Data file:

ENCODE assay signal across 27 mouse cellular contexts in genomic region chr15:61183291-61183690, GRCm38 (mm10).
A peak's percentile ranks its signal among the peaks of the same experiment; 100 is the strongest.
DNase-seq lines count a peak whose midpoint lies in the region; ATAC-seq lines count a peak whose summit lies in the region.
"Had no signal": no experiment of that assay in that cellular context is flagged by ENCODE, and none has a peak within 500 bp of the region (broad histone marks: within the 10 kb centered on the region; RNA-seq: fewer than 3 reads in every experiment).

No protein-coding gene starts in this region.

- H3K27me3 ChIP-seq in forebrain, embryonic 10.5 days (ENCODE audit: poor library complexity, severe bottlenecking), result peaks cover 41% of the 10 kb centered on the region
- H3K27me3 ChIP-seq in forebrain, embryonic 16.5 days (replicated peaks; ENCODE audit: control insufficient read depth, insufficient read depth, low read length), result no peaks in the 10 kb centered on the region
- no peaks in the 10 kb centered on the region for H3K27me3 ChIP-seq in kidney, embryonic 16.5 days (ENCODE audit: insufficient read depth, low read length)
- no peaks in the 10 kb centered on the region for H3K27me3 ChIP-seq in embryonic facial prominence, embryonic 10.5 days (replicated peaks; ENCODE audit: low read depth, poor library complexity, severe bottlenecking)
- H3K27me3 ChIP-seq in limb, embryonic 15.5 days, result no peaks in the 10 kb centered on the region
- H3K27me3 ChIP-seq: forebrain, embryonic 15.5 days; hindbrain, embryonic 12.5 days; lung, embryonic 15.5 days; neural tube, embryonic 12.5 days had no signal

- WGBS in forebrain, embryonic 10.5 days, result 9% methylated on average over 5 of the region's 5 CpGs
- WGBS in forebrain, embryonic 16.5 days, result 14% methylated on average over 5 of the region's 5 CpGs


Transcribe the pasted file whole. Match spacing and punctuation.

ENCODE assay signal across 27 mouse cellular contexts in genomic region chr15:61183291-61183690, GRCm38 (mm10).
A peak's percentile ranks its signal among the peaks of the same experiment; 100 is the strongest.
DNase-seq lines count a peak whose midpoint lies in the region; ATAC-seq lines count a peak whose summit lies in the region.
"Had no signal": no experiment of that assay in that cellular context is flagged by ENCODE, and none has a peak within 500 bp of the region (broad histone marks: within the 10 kb centered on the region; RNA-seq: fewer than 3 reads in every experiment).

No protein-coding gene starts in this region.

- H3K27me3 ChIP-seq in forebrain, embryonic 10.5 days (ENCODE audit: poor library complexity, severe bottlenecking), result peaks cover 41% of the 10 kb centered on the region
- H3K27me3 ChIP-seq in forebrain, embryonic 16.5 days (replicated peaks; ENCODE audit: control insufficient read depth, insufficient read depth, low read length), result no peaks in the 10 kb centered on the region
- no peaks in the 10 kb centered on the region for H3K27me3 ChIP-seq in kidney, embryonic 16.5 days (ENCODE audit: insufficient read depth, low read length)
- no peaks in the 10 kb centered on the region for H3K27me3 ChIP-seq in embryonic facial prominence, embryonic 10.5 days (replicated peaks; ENCODE audit: low read depth, poor library complexity, severe bottlenecking)
- H3K27me3 ChIP-seq in limb, embryonic 15.5 days, result no peaks in the 10 kb centered on the region
- H3K27me3 ChIP-seq: forebrain, embryonic 15.5 days; hindbrain, embryonic 12.5 days; lung, embryonic 15.5 days; neural tube, embryonic 12.5 days had no signal

- WGBS in forebrain, embryonic 10.5 days, result 9% methylated on average over 5 of the region's 5 CpGs
- WGBS in forebrain, embryonic 16.5 days, result 14% methylated on average over 5 of the region's 5 CpGs